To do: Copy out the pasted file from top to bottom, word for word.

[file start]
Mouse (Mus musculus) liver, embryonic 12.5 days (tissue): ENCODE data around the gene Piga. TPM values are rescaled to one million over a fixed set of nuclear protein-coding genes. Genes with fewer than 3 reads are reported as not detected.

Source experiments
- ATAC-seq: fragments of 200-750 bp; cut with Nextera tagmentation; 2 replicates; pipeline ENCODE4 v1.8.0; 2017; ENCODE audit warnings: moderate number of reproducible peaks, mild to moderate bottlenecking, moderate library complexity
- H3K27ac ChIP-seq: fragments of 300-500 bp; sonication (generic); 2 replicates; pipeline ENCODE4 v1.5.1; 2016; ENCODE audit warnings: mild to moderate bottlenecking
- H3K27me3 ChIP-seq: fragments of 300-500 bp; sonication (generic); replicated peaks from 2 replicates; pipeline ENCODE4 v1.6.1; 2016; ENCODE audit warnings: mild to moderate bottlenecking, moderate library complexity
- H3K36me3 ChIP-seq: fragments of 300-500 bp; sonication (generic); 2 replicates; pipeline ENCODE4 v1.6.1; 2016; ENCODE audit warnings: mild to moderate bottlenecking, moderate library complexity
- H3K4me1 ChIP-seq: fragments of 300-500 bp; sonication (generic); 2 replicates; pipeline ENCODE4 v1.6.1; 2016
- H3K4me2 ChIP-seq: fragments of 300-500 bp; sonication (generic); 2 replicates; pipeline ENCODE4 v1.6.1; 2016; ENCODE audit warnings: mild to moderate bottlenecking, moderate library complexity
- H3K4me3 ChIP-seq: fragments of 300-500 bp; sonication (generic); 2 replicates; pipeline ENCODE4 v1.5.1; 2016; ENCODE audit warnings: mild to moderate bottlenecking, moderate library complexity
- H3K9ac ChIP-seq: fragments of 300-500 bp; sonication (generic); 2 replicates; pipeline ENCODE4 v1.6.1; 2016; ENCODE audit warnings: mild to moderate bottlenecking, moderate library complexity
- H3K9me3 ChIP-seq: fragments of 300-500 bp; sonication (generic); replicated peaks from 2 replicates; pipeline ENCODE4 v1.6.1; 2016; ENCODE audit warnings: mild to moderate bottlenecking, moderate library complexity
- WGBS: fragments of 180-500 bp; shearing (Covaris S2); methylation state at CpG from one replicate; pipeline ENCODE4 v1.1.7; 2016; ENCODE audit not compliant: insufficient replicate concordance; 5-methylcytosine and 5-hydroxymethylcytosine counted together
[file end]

Mouse (Mus musculus) liver, embryonic 12.5 days (tissue): ENCODE data around the gene Piga. TPM values are rescaled to one million over a fixed set of nuclear protein-coding genes. Genes with fewer than 3 reads are reported as not detected.

Source experiments
- ATAC-seq: fragments of 200-750 bp; cut with Nextera tagmentation; 2 replicates; pipeline ENCODE4 v1.8.0; 2017; ENCODE audit warnings: moderate number of reproducible peaks, mild to moderate bottlenecking, moderate library complexity
- H3K27ac ChIP-seq: fragments of 300-500 bp; sonication (generic); 2 replicates; pipeline ENCODE4 v1.5.1; 2016; ENCODE audit warnings: mild to moderate bottlenecking
- H3K27me3 ChIP-seq: fragments of 300-500 bp; sonication (generic); replicated peaks from 2 replicates; pipeline ENCODE4 v1.6.1; 2016; ENCODE audit warnings: mild to moderate bottlenecking, moderate library complexity
- H3K36me3 ChIP-seq: fragments of 300-500 bp; sonication (generic); 2 replicates; pipeline ENCODE4 v1.6.1; 2016; ENCODE audit warnings: mild to moderate bottlenecking, moderate library complexity
- H3K4me1 ChIP-seq: fragments of 300-500 bp; sonication (generic); 2 replicates; pipeline ENCODE4 v1.6.1; 2016
- H3K4me2 ChIP-seq: fragments of 300-500 bp; sonication (generic); 2 replicates; pipeline ENCODE4 v1.6.1; 2016; ENCODE audit warnings: mild to moderate bottlenecking, moderate library complexity
- H3K4me3 ChIP-seq: fragments of 300-500 bp; sonication (generic); 2 replicates; pipeline ENCODE4 v1.5.1; 2016; ENCODE audit warnings: mild to moderate bottlenecking, moderate library complexity
- H3K9ac ChIP-seq: fragments of 300-500 bp; sonication (generic); 2 replicates; pipeline ENCODE4 v1.6.1; 2016; ENCODE audit warnings: mild to moderate bottlenecking, moderate library complexity
- H3K9me3 ChIP-seq: fragments of 300-500 bp; sonication (generic); replicated peaks from 2 replicates; pipeline ENCODE4 v1.6.1; 2016; ENCODE audit warnings: mild to moderate bottlenecking, moderate library complexity
- WGBS: fragments of 180-500 bp; shearing (Covaris S2); methylation state at CpG from one replicate; pipeline ENCODE4 v1.1.7; 2016; ENCODE audit not compliant: insufficient replicate concordance; 5-methylcytosine and 5-hydroxymethylcytosine counted together